When Dick Suiter’s plumbing firm went broke, George purchased what was left of the business and in 1921 began Geo. M. Worboys Proprietary Limited (later renamed Worboys Plumbing) and operated in Little Collins St Melbourne with more than 20 staff.

As Norm, now in his 90s, recalls: “A short time later a legacy girl [a family member of a returned serviceman helped by the Legacy organisation], Patricia, 20 years his junior, recovering from TB, came into the picture.” George married Pat and vowed to take care of her and her young boy.

To give Pat an occupation, says Norm, George opened an additional premises in Collingwood and put Pat in charge in the o ce. The marriage lasted until the end of their days.

George was fiercely loyal to his fellow returned servicemen and his care and consideration for his fellow humans is evident. Most of his apprentices were “legatees” – sons of fallen soldiers. For many years the Worboys logo featured two soldiers carrying rifles.

George made a lot of connections through his war days as well as the RSL (Returned & Services League of Australia) and the masonic lodge, and these worked to his advantage in the business, says Peter. “George offered readers of the RSL Duckboard Journal ‘a fair dinkum deal’. He picked up a lot of work. In those days, those connections opened many doors.”

George built up the business, developing a strong reputation of good service, treating customers with respect and for ‘being there’ when needed.

Worboys has a strong tradition of dedicated employees. His first apprentice Norm spent 54 years with the company. “George was like a father to Norm, Norm was his blue-eyed boy,”, says Peter. Norm remembers his time with George Worboys very fondly. He eventually took over the full working operations and became a Director of the company, not retiring until 1992. Albert Tressider was one of George’s first employees; his son Geo now runs the company. “The chapters in history that I have memories of, with so many people spending their whole working lives working for Worboys,” says Norm. “That is why it has been my desire for the company to live on forever.”

After the war: a life dedicated to returned service men and women

George had a deep concern for the welfare of his fellow returned servicemen, and was very active in the RSL movement and their quest to promote the wellbeing of returned men and women of the defence forces and their dependants.

He was a life member of the Melbourne RSL sub-branch known as the Duckboard Club – the term ‘duckboard’ was first used during World War I to describe a slatted timber path that was laid down on wet or muddy ground in the trenches or in camps.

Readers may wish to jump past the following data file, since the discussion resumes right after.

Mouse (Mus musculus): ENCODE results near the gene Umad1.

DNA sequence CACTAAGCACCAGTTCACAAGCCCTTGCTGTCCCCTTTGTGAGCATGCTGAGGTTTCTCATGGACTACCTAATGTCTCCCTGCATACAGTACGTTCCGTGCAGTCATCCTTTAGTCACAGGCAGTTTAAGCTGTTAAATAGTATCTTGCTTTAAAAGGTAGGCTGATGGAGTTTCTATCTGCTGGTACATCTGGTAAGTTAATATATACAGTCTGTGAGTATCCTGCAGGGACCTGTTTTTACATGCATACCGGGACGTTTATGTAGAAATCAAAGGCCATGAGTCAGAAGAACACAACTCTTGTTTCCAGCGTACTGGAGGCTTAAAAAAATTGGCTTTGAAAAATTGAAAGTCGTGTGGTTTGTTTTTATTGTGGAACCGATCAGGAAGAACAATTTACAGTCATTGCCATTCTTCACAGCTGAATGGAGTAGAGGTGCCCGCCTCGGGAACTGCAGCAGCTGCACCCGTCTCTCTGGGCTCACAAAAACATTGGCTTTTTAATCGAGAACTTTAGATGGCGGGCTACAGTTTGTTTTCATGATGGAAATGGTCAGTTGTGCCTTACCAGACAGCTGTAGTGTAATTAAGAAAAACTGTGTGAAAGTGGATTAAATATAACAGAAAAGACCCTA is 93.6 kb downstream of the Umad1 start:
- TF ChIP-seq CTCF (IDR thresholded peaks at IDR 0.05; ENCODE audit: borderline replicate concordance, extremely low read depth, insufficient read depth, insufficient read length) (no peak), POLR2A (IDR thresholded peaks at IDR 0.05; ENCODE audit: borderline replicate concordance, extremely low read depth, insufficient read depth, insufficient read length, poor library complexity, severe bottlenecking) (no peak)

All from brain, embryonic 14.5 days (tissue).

In 1925 George became president of the Duckboard Club and would be so for 10 years, weathering the storms of the internal politics of the early days of the RSL and the divisions between the various national, state and Melbourne branches. Historian Alan Jackson has documented the struggles and animosities of those days, and is launching a history of the Duckboard Club later this year.

He writes that George Worboys “not only stepped into the fight for the rights and welfare of returned veterans, but also into the fight within the RSL movement.” Clearly he was a brave man.

George had a rare ability to build bridges between people and organisations, bringing together the activities of his own RSL branch and Legacy – an organisation in which he was a founding member, dedicated to caring for the families of deceased and incapacitated veterans. George is also credited with negotiating a merger of the Duckboard club and the South African and Active Service Association, says Alan, creating club rooms in central Melbourne “for the provision and comfort and convenience of its members.”

The Master Plumbers and returned soldiers lose a champion

George died on Boxing Day 1945, aged just 53. The cemetery was lined with ex-servicemen, saluting, with a hand on their hearts. “This sombre and humbling occasion made me feel very proud of walking in the shadow of such a well-respected man and teacher,” says Norm Rhodes.

“His death was not merely a blow to his friends”, writes historian Alan Jackson, “but a matter of deep concern to all those interested in the returned soldiers’ movement.” Alan has discovered a tribute to George Worboys in the Duckboard journal, January 1946. It reads:

“A stout friend and a fair ghter: assuredly no mean epitaph. Nor was he just a man of words and pious aspirations: his hand was always ready to dive in his pockets to help a good cause; not could he even be persuaded to accept one penny for expenses incidental to his services for the Branch.”

“George Worboys was able to establish a highly successful business and he earned no mean respect for fair dealing... Here let us say Farewell, good and faithful friend.”

A troopship departs for the front

You can see the footage of George Worboys’ ship, the Hororata, being loaded up at Station Pier in Port Melbourne at the National Film and Sound Archive of Australia’s website: